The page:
After years as a passionate advocate for peer voices in mental health policy, our community has lost Commissioner Tina Wooton. Wooton passed away December 21, 2021, after a long battle with cancer. She worked to pass Prop 63 and then worked to implement it, and was appointed to serve on the Commission in 2010. She served on the Commission until her passing. Wooton’s legacy with the Commission is to involve impacted communities in problem solving, and to ensure peer voices are heard at every level.
Commissioner Wooton left a personal impact on the people she worked with. Below are remembrances from people with whom she worked to advance wellbeing for all.
John Buck, Former CEO of Turning Point Community Programs and MHSA Commissioner and Commissioner Al Rowlett, Current CEO of Turning Point Community Programs
We both remember when Tina applied to work with us at Turning Point Community Programs many years ago, but instead, Tina began her journey in mental health advocacy. Fortunately, our paths continued to cross and we had the pleasure of working with Tina on many projects, including the effort to pass the Mental Health Services Act. Tina enthusiastically embraced the effort from the beginning, even opening her home to host a fundraiser! On that occasion, we were privileged to meet her husband and daughter. Tina was very proud of them and thrilled to be a parent! We were not surprised when her hard work as an advocate ultimately reached the highest pinnacle as a Commissioner on the Mental Health Services Oversight and Accountability Commission. As a Commissioner, Tina advocated for improving the lives of people struggling with their mental health. In doing so she was tireless, thoughtful, articulate, and selfless. We will remember Tina most for her devotion to her work and family, strong principles, and how she carried herself with dignity and grace. All of our lives have been enriched by Tina.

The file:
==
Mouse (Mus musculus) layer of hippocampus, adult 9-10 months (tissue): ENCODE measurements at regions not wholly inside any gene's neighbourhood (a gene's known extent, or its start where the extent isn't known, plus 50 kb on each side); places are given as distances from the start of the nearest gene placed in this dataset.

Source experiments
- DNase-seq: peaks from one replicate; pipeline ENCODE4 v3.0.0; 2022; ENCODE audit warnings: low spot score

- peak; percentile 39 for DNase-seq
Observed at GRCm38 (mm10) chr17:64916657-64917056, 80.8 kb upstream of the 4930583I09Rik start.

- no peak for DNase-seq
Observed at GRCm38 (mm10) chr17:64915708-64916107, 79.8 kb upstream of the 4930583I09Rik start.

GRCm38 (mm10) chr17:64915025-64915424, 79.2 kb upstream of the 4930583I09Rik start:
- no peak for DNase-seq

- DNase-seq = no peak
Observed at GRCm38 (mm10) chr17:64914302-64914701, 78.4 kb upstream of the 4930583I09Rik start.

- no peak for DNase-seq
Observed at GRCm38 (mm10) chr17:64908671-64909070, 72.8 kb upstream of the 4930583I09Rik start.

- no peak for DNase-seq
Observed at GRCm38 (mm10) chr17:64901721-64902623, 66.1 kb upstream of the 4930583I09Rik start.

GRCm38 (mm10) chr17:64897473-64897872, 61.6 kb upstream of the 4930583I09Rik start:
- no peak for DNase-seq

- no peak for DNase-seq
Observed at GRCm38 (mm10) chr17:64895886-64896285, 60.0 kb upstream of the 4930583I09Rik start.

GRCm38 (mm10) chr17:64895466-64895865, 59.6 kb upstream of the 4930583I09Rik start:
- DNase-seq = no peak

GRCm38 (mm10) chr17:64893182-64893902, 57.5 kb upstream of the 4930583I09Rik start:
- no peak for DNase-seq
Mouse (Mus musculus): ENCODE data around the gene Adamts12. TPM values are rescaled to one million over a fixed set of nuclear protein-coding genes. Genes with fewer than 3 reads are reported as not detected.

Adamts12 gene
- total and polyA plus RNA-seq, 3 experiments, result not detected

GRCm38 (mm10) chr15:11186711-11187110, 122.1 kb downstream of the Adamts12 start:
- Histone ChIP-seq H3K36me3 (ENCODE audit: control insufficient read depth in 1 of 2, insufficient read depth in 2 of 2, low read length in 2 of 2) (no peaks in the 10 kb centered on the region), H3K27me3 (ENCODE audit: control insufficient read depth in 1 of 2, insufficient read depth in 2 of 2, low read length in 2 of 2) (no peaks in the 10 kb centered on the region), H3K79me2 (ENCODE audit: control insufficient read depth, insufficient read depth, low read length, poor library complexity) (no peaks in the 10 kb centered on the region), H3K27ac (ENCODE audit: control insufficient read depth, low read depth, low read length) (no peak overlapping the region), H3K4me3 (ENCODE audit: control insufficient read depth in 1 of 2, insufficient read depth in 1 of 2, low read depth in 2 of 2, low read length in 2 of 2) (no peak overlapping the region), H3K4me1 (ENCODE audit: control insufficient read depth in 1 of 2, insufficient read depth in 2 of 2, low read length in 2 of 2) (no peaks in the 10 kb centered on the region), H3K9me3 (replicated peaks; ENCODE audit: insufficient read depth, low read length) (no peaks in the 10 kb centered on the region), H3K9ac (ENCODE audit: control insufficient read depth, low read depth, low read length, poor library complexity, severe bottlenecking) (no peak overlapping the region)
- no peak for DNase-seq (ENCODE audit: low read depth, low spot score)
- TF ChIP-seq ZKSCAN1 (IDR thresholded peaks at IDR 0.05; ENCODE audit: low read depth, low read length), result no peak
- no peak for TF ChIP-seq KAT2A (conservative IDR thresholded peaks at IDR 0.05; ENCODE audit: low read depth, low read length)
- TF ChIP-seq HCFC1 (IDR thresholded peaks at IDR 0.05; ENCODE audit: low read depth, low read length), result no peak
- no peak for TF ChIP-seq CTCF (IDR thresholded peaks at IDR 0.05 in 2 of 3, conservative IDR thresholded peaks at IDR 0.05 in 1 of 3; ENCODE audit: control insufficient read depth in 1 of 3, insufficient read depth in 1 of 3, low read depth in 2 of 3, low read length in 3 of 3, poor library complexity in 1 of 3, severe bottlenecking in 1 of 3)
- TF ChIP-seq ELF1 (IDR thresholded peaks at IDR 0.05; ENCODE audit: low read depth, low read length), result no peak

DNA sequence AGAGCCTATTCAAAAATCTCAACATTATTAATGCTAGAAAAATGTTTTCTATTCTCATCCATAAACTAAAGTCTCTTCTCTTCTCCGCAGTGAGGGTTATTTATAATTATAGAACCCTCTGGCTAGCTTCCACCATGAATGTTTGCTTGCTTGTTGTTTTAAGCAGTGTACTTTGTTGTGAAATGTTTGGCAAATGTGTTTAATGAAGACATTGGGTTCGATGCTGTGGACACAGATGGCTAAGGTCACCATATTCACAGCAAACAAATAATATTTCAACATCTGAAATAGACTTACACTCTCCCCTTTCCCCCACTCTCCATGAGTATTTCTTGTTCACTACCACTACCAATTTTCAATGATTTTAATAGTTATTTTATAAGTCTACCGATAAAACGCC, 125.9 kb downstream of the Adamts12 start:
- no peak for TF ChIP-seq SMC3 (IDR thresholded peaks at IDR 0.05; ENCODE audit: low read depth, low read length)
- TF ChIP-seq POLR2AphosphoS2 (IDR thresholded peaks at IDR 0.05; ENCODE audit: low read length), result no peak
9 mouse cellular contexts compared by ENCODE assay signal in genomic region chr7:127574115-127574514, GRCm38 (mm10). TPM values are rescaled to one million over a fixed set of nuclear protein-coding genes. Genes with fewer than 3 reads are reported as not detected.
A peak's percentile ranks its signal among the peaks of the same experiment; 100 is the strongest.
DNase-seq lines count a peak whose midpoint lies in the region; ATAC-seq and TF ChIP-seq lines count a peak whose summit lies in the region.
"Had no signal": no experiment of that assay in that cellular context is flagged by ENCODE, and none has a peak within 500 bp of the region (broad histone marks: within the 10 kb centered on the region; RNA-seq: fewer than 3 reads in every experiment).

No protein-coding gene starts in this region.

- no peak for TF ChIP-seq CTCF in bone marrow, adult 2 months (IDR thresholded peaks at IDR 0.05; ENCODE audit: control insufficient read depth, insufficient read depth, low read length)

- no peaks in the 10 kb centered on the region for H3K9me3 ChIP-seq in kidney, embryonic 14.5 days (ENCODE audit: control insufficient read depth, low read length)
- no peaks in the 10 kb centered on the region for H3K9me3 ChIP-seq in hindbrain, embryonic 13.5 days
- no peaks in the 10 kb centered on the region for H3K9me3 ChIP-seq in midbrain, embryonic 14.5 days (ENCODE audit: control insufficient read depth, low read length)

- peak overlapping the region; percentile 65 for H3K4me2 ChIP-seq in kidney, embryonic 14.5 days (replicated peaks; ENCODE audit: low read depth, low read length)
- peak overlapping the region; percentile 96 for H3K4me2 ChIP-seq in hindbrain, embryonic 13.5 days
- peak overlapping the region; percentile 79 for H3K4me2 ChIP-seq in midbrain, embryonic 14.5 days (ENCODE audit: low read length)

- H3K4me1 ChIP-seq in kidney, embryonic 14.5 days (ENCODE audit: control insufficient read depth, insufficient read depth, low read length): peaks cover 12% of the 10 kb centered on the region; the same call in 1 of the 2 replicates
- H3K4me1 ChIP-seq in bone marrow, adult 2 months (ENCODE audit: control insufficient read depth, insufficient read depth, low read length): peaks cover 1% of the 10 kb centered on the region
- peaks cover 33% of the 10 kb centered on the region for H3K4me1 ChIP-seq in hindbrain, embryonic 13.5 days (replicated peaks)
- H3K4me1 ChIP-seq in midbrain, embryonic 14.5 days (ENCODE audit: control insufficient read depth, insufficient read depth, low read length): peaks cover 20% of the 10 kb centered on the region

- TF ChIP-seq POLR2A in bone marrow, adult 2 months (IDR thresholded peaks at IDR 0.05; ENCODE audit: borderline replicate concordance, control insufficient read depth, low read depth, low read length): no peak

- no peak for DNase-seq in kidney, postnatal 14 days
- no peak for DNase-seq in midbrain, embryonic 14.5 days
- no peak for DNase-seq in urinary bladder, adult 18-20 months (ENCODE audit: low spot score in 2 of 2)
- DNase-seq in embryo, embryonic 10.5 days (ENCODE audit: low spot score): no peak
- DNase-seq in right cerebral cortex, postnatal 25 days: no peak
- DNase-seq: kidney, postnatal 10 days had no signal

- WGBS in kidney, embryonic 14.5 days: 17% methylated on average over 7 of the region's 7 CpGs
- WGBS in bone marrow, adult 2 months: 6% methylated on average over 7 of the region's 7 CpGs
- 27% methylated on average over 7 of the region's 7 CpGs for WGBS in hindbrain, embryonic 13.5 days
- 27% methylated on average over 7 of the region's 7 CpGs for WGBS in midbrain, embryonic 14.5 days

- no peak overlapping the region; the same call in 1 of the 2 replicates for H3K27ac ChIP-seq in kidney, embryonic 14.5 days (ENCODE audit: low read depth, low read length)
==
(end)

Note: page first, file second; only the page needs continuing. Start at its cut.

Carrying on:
Commissioner Gladys Mitchell
I began working with Tina many years ago at the Department of Mental Health. Tina was the Prop 63 subject matter expert. We often exchanged stories about our daughters, who are the same age and were making many of the same life decisions, such as college choices, driving and other matters of young people. We both griped about the girls, but also held a shared love and respect for others experience. I will miss Tina and all that we shared about our daughters. Those conversations were very special, especially after her diagnosis. I know for sure, she was a great mom, wife and friend.
Former Commissioner Victor Carrion
When I think of Tina the first thing that comes to mind is her smile. If that smile was not there, it was for one of two reasons: She was deep in thought, thinking creatively on how to solve a problem or she was determined to stress an advocacy point she wanted to make clear.
Her dedication and will were unshakeable. She was a great team-player and partner during our tenure at the OAC. I will miss her deeply.
Commissioner Khatera Aslami-Tamplen